Nevertheless, this finding assumes quite a lot of things, they compared the morphology of fossils with modern organism and propose that the lack of visible differences means no adaptations, also they compared bacteria from two distant geographical places and assumed that this means genetic isolation (likely but not certain). I would prefer if they waited until they could report on both modern bacterial genomes (trivial task nowadays) before making such bold conclusions.
Making the treatment directly with mRNA sidestep a lot of dangers of promoting cell replication, the immune system would not have any foreign proteins to recognize and so multiple doses are feasible, the RNA is degraded over time so the replication goes back to normal instead of keeping forever in an artificial state and it was demonstrated that the cells grow "old" again after the treatment.
Still, it feels like its going to be much more a lab tool than a anti-aging treatment for a few more decades, RNA treatment is very tricky to do in vivo and even the most promising candidates for treatment (vaccines and so on) only produce very limited success, unless some revolutionary vector is invented in the near future it will pass a lot of years before this can be safe and efficient enough to be commercialized.
Evolution would not (realistically) happen because bacterial leaks would have too little time to undo all the changes and re-adapt to natural-only aminoacid environments, the adaptive pressure against synthetic aminoacids would go from zero in the lab to 100 in the wild immediately.
The possibility would had to be taken account if there was a natural way to keep the bacteria in gradually decreasing concentrations of synthetic aminoacids, you would then give a chance for the reversion to take place slowly and over many generations.
Find out the gene, make a few interfering RNAs candidates, blast it into the skin cells (not as hard since its a surface tissue), choose the ones that did not knock down other similar proteins and BAM! you got it.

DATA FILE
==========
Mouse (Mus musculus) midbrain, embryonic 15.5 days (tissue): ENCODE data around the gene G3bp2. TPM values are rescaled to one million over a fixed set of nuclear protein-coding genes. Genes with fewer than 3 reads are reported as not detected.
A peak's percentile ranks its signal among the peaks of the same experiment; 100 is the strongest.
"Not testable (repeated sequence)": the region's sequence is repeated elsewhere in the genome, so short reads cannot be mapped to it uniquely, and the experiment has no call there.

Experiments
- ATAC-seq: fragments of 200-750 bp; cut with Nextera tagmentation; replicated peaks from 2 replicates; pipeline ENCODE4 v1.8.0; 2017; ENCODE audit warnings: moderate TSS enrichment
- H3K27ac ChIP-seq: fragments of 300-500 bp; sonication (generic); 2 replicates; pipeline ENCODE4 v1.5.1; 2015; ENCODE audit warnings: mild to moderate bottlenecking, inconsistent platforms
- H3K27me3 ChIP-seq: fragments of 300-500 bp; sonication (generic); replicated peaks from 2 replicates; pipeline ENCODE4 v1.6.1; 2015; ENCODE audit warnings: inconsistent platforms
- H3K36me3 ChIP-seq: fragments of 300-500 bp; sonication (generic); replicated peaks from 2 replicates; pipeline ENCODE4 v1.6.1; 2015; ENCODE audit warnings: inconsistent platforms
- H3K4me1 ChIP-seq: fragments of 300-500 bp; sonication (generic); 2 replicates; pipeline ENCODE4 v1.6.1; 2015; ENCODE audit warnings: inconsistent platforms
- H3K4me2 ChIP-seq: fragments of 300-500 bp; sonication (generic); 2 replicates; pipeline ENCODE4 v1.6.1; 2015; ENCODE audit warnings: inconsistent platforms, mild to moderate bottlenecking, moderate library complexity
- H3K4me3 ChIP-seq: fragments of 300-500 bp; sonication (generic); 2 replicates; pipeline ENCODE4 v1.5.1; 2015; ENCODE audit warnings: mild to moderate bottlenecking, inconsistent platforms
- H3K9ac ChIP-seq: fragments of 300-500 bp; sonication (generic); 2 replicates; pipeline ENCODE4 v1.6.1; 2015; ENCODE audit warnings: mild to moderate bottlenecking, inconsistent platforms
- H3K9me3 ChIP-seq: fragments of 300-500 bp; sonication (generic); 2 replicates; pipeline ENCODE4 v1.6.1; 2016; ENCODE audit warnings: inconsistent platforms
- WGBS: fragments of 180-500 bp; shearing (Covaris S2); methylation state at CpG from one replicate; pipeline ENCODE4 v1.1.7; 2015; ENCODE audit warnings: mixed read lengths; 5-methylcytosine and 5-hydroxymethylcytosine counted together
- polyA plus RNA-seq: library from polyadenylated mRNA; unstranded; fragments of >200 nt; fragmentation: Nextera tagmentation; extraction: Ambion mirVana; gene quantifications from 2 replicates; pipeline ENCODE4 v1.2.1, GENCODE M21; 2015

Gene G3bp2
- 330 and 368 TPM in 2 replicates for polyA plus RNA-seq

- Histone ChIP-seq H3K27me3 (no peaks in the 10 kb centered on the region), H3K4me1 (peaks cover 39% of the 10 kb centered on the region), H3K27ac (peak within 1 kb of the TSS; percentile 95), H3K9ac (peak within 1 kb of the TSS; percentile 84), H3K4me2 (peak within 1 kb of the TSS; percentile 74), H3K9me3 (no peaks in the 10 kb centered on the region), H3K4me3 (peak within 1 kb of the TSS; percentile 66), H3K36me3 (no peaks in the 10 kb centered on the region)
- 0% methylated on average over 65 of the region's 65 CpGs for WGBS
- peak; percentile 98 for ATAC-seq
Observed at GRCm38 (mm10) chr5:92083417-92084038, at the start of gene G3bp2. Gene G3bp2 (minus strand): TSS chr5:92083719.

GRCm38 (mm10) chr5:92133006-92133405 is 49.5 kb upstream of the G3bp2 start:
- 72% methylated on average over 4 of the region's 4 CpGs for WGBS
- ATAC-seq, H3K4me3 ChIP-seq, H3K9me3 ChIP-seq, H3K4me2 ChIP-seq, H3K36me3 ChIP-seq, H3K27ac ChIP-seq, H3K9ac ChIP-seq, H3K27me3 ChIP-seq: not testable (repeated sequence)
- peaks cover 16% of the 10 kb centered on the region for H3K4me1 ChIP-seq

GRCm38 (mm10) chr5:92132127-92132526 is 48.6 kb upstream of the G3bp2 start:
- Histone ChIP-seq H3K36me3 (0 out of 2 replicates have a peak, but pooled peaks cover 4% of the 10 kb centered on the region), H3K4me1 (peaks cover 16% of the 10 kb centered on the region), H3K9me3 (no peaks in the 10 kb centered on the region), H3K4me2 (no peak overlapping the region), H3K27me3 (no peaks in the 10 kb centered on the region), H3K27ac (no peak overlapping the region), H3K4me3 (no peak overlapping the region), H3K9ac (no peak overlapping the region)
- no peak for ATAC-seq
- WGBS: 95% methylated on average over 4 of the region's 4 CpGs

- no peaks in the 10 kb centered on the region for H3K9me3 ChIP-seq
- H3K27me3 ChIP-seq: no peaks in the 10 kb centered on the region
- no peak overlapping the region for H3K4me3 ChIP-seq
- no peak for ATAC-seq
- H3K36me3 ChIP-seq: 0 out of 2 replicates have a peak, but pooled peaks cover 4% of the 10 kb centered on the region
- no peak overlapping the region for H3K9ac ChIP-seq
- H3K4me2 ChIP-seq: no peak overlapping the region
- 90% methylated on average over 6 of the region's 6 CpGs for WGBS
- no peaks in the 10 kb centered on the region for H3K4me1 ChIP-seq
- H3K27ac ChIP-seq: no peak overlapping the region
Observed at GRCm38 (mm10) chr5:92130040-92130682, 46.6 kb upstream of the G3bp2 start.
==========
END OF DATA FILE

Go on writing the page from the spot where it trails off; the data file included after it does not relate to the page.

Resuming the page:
In the results it is shown dose dependant mortality up to 100%, the differences in harm appear between species not members of a population. Most likely this would lead to replacement of the sensitive bugs by resistant species instead of adaptation.
I think is still too early to celebrate the technique, this are mostly just computer predictions that have not yet been proven in the lab, there are a lot of things in biology that are supposed to happen based in computer simulations that simply don't in a flask. If you have a million compounds and dock them to a single active site in a protein you may get around a thousand that are predicted to work inhibiting that site, when you test them you are lucky if a couple really have some kind of significant inhibition. Here they are talking about predicting a shape using hundreds or even thousands of this interactions in a single molecule, I would expect most of this predictions to result false and even those that get it right will do it only on a few cases out of many trials.
Even if siRNA works by the same mechanism in all vertebrate cells there are many steps were a difference between species can make it a failed treatment. For example there are many RNA viruses that can encapsulate replication machinery in certain types of cells, that helps avoiding innate immunity mechanism, if this happens in target cells in humans (may not be the same in monkeys) then the encapsulation would interrupt also the siRNA binding to viral RNA making it useless. also there is a posibility of interference of the siRNA against normal human mRNA important for cell life cycle hence toxicity and so on. Even the lipid nanoparticles could work less efficiently in the human body (sequestration by non target cells, lack of proper integration with cell membranes, activation of unusual immune responses not seen in 20 monkeys but maybe fatal in a fair percentage of humans, etc.)
Yes, it is most likely that the treatment can be useful according to their results until now, but there are literally hundreds of reasons why this could be not the case, it would not be the first nor the last time when a perfect treatment for monkeys proved to be useless in humans.